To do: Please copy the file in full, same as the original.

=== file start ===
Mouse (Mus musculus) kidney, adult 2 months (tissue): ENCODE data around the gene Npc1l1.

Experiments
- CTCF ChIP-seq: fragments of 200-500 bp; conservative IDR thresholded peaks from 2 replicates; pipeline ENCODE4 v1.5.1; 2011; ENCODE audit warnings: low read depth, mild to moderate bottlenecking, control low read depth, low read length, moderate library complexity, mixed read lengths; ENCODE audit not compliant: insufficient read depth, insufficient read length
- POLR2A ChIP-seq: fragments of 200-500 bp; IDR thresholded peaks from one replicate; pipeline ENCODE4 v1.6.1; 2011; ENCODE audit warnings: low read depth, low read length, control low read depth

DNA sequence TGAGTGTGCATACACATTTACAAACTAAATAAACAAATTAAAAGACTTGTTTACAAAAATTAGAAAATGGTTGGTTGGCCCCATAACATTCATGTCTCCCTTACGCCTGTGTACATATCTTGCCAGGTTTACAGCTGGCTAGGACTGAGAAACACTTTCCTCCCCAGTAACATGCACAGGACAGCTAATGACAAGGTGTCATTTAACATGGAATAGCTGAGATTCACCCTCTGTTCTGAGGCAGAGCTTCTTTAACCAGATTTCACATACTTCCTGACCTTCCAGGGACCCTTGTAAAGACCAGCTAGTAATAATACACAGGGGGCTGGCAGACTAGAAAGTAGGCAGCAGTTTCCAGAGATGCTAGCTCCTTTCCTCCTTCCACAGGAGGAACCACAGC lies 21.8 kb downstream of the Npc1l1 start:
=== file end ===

Mouse (Mus musculus) kidney, adult 2 months (tissue): ENCODE data around the gene Npc1l1.

Experiments
- CTCF ChIP-seq: fragments of 200-500 bp; conservative IDR thresholded peaks from 2 replicates; pipeline ENCODE4 v1.5.1; 2011; ENCODE audit warnings: low read depth, mild to moderate bottlenecking, control low read depth, low read length, moderate library complexity, mixed read lengths; ENCODE audit not compliant: insufficient read depth, insufficient read length
- POLR2A ChIP-seq: fragments of 200-500 bp; IDR thresholded peaks from one replicate; pipeline ENCODE4 v1.6.1; 2011; ENCODE audit warnings: low read depth, low read length, control low read depth

DNA sequence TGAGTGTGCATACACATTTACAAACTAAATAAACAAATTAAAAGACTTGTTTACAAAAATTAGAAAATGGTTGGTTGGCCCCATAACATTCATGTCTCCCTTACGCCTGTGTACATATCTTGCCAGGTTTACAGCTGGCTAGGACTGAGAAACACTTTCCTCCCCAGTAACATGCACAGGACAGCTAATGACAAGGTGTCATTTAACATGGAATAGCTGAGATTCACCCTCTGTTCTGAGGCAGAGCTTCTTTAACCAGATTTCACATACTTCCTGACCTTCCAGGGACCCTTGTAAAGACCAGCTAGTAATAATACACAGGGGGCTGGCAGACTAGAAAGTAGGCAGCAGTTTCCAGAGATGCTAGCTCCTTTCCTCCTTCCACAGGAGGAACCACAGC lies 21.8 kb downstream of the Npc1l1 start: